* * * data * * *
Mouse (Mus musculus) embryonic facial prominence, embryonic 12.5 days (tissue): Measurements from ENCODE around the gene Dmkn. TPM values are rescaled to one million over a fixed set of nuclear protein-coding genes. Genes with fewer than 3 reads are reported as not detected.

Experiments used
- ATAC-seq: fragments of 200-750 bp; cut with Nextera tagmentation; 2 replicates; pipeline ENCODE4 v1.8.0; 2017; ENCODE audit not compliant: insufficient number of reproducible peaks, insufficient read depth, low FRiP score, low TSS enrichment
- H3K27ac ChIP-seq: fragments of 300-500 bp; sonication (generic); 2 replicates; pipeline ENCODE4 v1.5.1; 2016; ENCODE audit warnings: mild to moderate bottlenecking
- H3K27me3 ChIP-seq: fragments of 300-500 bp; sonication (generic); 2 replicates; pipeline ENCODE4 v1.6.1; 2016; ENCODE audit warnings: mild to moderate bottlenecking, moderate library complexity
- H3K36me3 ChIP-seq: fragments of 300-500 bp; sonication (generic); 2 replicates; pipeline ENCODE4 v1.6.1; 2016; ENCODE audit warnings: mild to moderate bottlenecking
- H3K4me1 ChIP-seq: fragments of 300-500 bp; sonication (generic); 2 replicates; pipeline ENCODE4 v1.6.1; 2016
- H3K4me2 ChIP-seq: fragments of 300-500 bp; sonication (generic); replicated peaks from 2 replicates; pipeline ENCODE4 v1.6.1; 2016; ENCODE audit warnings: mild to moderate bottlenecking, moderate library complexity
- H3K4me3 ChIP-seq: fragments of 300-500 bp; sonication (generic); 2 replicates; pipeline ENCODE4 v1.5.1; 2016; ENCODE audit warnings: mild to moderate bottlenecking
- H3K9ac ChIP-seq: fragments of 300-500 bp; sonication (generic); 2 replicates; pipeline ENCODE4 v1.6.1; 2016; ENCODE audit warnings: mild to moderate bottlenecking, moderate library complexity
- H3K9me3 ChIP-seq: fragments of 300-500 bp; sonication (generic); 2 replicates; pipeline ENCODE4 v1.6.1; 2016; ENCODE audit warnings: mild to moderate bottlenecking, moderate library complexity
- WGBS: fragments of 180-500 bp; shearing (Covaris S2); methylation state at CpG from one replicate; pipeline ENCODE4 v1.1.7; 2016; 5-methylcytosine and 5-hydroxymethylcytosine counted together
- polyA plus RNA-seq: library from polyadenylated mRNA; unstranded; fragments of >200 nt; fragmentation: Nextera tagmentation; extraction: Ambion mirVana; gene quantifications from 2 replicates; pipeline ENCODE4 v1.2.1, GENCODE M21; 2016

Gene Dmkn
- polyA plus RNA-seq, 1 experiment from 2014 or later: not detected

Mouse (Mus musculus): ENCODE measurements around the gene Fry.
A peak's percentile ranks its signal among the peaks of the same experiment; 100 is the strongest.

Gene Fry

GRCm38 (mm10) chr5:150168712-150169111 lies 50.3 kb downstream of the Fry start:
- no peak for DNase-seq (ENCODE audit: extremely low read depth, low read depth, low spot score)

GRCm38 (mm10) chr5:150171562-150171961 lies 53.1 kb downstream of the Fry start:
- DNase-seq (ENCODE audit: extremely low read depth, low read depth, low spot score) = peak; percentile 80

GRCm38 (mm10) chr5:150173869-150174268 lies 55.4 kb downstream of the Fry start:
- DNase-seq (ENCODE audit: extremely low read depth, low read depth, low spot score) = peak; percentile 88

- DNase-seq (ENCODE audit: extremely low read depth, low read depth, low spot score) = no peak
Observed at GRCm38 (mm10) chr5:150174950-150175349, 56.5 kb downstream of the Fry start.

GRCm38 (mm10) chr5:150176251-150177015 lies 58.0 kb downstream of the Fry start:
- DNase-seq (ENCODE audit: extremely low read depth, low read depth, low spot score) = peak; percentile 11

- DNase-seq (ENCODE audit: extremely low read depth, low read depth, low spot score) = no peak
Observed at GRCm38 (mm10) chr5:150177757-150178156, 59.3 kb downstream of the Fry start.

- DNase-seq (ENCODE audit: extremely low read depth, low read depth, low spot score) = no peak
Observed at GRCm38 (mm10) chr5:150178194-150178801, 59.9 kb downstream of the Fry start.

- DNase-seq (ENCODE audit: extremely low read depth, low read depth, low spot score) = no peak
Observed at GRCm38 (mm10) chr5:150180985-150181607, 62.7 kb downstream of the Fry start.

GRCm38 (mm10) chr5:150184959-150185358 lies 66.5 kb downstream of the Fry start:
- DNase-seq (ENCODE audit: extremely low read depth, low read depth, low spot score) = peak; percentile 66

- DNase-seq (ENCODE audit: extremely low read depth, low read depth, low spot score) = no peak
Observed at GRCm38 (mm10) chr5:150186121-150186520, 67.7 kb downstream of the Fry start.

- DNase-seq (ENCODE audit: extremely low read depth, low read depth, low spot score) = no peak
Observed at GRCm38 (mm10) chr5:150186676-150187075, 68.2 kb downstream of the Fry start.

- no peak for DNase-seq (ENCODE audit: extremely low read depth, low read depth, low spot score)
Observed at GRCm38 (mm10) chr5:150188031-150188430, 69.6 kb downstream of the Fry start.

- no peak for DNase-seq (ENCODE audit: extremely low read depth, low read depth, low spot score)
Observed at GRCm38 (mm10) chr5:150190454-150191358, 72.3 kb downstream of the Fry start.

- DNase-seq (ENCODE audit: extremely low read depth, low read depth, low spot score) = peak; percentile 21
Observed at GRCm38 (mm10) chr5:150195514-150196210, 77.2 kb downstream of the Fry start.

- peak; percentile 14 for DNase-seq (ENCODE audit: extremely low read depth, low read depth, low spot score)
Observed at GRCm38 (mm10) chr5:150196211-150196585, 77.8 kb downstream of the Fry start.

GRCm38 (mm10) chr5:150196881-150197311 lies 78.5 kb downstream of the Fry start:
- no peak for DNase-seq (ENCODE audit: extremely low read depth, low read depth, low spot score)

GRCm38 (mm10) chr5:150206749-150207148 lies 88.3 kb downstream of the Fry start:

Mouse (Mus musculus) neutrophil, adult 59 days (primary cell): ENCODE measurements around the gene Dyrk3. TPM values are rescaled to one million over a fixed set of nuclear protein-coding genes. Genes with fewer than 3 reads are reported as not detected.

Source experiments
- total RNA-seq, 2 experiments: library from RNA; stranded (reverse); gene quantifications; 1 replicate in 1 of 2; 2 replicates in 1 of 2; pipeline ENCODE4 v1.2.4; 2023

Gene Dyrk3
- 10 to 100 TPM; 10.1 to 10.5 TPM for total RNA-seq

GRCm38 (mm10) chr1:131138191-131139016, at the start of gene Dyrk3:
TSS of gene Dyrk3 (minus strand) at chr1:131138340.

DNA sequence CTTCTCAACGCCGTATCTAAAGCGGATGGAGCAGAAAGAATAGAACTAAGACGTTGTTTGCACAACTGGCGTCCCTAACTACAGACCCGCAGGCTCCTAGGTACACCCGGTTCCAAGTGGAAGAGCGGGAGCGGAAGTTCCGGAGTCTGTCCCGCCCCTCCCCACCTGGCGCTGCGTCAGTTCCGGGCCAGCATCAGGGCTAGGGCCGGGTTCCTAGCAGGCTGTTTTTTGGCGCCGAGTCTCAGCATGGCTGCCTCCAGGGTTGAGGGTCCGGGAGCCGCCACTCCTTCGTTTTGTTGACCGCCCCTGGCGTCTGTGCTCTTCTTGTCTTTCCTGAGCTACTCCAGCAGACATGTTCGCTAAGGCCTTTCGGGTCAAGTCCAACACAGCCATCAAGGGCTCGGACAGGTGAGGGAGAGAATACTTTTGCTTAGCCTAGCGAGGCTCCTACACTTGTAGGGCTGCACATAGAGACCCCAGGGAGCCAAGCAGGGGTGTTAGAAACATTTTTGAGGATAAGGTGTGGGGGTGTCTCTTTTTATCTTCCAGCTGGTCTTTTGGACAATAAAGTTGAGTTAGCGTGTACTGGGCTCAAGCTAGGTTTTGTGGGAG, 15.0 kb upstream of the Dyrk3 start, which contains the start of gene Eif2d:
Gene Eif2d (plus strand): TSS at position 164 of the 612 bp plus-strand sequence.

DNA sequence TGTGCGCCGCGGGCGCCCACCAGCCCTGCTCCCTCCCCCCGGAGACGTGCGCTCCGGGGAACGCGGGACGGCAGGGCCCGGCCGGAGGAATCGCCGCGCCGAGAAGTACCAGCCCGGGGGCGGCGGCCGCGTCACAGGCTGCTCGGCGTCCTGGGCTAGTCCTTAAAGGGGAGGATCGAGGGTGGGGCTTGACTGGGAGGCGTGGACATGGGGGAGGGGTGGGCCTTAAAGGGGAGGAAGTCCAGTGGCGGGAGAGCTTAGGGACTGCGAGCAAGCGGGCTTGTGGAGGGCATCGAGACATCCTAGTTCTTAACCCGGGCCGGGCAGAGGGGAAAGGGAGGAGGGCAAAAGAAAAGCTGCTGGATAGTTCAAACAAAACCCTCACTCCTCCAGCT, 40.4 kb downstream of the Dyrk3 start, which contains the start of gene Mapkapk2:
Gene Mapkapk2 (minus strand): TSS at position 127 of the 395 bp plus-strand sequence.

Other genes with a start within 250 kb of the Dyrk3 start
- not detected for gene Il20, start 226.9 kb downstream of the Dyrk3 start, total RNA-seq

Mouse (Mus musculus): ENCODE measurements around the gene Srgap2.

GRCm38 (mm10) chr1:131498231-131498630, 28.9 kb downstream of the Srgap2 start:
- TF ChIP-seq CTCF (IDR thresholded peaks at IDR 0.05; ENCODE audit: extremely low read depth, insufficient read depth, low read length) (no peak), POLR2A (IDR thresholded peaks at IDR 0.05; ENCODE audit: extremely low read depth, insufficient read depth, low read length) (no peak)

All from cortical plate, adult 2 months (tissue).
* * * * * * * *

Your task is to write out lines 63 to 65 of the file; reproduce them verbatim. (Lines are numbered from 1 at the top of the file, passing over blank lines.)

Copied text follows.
Other genes with a start within 250 kb of the Dyrk3 start
- not detected for gene Il20, start 226.9 kb downstream of the Dyrk3 start, total RNA-seq

Mouse (Mus musculus): ENCODE measurements around the gene Srgap2.